We ran numbers. Got estimates. Pored over mutual fund statements. Warned our financial adviser that there soon would come a time that we’d be taking money out instead of faithfully putting it in. Wash, rinse, repeat. For over a year.
We had the cash to dig the basement. (And even to finish part of the basement.) Yay! We also had funds to cover the finishing of the basement and the kitchen remodel, but that would wipe out our savings. Completely. Well, not completely. Most of the retirement funds would still be there, but if we’ve learned anything, it’s Do Not Touch The Retirement Funds.
Do you know what scares me more than debt? Having no savings cushion with a family of seven. (Some of you are thinking I’ve forgotten our sixth baby. I have not. We found out about #6 the very day we started digging the basement. Ha!)
So, the cushion. We need a cushion. My husband’s pickup is a 1994 model that legally rides one passenger. Our children have crooked teeth. We are firm believers in expecting the expected. Things happen, and while neither of us was ever in scouts, we want to be prepared! Also, the accounts are interest bearing. That snowballs over time, and it really would be to our advantage to leave some money in there to work for us.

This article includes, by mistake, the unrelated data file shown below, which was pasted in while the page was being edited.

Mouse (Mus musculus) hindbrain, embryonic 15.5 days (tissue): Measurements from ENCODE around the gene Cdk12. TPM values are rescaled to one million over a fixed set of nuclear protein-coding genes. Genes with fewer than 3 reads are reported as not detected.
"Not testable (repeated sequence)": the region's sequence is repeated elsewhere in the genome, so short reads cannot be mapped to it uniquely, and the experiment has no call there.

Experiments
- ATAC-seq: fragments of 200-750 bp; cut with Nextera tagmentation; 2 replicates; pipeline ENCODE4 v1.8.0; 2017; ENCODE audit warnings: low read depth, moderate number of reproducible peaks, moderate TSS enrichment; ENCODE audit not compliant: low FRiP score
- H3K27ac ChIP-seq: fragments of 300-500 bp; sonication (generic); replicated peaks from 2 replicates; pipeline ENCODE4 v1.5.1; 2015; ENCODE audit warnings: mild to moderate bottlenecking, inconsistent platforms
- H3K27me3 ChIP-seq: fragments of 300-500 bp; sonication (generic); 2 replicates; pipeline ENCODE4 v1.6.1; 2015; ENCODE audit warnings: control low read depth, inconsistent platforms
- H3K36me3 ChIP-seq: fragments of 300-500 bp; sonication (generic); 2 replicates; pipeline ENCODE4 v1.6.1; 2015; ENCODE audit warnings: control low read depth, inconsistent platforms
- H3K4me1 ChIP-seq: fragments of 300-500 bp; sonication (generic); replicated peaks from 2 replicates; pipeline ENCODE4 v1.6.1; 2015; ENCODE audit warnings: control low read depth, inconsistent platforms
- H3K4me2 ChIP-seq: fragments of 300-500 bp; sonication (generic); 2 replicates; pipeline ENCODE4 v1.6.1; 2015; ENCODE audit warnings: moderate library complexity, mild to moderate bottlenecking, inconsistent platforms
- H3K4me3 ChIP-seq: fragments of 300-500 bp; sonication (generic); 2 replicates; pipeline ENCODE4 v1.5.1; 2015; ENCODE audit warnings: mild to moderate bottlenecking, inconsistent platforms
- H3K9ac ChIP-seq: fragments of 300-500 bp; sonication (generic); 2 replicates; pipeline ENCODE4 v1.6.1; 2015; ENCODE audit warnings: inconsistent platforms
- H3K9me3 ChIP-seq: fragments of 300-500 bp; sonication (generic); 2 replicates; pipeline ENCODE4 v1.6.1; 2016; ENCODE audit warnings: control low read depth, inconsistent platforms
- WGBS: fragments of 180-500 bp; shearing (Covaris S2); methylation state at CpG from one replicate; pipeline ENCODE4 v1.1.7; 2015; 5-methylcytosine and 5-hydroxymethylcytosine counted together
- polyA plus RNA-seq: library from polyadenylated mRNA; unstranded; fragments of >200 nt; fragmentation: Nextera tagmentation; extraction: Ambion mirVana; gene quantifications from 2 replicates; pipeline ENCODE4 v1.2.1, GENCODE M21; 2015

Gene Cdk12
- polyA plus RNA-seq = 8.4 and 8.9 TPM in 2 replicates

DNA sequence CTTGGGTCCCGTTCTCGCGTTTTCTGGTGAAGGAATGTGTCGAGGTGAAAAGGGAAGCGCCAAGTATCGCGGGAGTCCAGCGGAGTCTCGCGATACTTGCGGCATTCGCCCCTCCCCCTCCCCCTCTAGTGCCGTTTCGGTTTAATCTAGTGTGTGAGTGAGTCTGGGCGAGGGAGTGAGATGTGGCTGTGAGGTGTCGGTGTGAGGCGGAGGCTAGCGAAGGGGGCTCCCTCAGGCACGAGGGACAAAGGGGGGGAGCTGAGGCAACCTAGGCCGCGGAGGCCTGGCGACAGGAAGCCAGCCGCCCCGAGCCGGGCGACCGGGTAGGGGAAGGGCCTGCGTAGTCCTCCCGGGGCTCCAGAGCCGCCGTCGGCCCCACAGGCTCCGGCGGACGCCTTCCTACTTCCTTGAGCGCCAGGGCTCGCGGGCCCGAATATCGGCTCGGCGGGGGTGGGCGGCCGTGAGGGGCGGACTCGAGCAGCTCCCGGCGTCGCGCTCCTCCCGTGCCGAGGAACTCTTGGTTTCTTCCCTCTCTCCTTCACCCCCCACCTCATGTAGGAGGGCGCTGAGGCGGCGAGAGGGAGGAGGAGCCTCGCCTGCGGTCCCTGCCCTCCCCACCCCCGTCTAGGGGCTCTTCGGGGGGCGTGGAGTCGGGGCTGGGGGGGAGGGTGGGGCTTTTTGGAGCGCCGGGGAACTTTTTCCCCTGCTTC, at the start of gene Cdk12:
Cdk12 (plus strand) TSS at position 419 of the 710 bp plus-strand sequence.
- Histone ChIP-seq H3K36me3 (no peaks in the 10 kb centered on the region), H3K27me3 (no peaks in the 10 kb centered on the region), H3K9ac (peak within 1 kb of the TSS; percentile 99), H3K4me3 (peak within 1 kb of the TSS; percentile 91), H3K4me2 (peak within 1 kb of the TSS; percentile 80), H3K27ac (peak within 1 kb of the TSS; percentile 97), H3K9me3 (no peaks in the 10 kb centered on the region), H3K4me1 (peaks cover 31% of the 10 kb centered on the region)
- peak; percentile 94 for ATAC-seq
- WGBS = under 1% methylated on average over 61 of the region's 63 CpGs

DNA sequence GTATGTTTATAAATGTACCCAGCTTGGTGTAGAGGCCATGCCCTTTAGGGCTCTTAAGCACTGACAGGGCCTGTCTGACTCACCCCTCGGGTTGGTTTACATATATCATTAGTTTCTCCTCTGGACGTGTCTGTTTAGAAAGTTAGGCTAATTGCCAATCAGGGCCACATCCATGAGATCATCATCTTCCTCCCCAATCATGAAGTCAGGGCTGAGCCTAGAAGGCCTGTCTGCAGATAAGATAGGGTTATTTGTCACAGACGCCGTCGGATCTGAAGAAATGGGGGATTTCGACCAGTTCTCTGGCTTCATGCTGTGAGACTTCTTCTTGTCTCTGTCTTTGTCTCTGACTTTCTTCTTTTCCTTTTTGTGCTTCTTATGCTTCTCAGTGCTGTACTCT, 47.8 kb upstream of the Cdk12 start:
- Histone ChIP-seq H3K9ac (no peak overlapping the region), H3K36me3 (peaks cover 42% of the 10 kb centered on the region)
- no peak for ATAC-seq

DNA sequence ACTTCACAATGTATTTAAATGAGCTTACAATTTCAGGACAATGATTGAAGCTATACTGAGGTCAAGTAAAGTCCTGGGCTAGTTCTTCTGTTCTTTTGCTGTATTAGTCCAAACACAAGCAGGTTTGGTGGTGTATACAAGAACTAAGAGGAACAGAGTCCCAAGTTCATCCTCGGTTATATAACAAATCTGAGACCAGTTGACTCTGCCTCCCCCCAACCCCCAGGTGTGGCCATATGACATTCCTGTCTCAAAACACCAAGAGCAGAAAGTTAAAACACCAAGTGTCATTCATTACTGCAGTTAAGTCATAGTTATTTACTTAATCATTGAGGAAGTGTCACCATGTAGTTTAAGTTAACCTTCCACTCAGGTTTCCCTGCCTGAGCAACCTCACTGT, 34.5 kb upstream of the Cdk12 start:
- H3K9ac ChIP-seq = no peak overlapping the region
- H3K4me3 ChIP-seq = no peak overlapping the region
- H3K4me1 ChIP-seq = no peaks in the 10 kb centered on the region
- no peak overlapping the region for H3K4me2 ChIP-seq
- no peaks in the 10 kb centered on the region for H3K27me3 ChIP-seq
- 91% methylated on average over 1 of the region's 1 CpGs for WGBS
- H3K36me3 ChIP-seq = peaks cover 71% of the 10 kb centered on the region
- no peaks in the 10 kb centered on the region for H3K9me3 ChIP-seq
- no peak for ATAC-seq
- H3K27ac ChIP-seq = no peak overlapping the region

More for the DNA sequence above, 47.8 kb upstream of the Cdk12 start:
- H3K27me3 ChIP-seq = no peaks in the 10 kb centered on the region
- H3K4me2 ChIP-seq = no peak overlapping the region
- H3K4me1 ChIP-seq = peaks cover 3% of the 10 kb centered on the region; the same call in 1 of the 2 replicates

We weren’t comfortable wiping out our funds, but neither were we comfortable taking out a loan that would equal twice what we originally paid for our home. Ack! We were advised to take out the full loan, leaving the funds to accrue interest, but we just couldn’t stomach it.
In the end, we settled on a compromise. We took out a large sum from our savings (which hurt), and a slightly larger sum in a loan (which hurt even more). I would likely be sick about the whole thing, but oh! we are enjoying our space! And that’s why we save, right? So we can then spend on what we want and need. We know it is money well spent.